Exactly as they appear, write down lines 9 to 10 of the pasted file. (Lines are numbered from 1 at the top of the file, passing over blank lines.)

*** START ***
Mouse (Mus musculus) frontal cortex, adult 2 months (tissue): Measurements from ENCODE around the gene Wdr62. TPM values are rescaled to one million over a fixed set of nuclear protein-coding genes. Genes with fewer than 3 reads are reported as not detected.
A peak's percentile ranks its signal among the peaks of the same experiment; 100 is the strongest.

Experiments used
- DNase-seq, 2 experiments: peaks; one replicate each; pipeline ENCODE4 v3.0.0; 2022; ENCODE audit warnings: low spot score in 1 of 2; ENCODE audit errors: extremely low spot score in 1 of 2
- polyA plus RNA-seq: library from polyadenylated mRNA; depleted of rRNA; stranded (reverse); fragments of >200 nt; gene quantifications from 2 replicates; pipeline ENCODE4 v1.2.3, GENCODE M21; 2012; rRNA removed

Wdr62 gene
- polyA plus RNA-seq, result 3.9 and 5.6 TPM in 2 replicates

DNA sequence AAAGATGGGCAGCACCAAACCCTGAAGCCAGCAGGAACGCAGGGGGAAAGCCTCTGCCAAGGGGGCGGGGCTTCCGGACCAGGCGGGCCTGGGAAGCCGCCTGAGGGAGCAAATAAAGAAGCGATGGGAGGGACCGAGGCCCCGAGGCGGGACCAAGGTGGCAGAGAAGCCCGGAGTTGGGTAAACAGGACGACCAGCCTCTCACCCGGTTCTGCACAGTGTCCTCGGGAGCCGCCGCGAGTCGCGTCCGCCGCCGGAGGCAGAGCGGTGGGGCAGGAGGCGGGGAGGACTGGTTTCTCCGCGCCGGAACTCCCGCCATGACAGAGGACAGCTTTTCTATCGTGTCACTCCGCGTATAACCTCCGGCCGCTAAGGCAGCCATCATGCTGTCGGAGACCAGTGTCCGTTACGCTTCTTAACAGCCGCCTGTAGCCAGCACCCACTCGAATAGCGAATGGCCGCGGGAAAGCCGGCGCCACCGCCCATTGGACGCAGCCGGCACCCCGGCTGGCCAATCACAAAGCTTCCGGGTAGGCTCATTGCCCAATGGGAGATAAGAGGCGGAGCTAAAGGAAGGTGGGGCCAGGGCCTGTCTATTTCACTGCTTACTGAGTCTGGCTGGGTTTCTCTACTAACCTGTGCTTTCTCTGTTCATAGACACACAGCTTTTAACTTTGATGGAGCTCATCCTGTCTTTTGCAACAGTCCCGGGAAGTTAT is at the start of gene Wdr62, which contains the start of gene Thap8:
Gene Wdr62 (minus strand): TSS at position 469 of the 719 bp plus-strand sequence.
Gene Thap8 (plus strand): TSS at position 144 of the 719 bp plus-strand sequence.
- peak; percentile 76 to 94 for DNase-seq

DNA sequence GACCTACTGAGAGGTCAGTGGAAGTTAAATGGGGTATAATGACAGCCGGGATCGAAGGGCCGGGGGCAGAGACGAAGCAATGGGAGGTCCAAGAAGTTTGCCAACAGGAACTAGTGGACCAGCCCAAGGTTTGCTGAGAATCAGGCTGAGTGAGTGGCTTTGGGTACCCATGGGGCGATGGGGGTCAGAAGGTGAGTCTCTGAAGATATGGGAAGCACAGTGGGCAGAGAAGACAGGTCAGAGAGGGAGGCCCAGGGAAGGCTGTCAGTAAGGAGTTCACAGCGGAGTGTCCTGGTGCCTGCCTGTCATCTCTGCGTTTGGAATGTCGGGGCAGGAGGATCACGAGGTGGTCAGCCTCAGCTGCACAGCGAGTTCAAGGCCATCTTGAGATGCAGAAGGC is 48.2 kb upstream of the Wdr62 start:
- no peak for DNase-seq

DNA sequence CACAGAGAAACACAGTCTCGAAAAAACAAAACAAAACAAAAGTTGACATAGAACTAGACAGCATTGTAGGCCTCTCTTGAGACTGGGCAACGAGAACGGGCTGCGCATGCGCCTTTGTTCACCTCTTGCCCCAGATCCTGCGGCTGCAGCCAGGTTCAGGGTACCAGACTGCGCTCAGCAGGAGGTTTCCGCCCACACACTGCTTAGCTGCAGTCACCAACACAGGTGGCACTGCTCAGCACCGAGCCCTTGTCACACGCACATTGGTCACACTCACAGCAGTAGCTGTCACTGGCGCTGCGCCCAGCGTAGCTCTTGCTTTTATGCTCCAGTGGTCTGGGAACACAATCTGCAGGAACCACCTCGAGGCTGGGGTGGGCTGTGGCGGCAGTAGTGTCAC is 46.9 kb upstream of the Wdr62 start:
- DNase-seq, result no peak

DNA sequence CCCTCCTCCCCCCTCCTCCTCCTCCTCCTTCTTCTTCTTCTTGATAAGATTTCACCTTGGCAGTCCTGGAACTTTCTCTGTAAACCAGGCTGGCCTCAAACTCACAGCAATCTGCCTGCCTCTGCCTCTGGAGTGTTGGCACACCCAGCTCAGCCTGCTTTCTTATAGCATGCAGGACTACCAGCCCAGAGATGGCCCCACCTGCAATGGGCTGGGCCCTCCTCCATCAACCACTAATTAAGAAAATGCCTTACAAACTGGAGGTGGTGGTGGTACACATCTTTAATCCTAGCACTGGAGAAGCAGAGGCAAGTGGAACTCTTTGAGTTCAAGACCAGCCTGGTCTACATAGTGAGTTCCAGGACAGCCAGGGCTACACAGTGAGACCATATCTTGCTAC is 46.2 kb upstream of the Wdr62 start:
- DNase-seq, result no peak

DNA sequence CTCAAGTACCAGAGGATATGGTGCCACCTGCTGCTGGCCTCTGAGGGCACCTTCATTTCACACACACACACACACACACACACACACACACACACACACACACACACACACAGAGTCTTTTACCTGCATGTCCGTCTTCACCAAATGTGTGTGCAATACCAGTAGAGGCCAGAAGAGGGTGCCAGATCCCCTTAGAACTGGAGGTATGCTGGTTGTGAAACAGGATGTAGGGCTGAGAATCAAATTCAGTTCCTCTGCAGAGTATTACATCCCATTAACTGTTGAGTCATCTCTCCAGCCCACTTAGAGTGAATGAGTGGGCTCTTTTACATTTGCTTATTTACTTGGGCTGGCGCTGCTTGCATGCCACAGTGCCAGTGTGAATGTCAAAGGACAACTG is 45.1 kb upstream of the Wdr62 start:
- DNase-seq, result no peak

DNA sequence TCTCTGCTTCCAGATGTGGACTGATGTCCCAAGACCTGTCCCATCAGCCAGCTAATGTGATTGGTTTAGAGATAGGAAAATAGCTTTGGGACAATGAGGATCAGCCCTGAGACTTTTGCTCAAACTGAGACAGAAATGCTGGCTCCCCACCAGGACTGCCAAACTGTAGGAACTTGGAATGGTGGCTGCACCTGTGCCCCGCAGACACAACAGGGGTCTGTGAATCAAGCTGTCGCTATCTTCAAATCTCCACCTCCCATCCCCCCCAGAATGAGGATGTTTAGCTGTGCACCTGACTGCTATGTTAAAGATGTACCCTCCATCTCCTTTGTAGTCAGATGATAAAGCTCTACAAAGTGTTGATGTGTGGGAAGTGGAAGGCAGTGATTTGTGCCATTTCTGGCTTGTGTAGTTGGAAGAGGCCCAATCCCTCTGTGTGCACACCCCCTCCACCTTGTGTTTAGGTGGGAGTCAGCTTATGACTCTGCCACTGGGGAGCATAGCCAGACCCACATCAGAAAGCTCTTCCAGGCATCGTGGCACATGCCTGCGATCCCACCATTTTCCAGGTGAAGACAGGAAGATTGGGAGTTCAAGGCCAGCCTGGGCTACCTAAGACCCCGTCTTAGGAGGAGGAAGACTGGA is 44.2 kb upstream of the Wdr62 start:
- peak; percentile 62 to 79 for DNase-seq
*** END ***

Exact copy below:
Gene Wdr62 (minus strand): TSS at position 469 of the 719 bp plus-strand sequence.
Gene Thap8 (plus strand): TSS at position 144 of the 719 bp plus-strand sequence.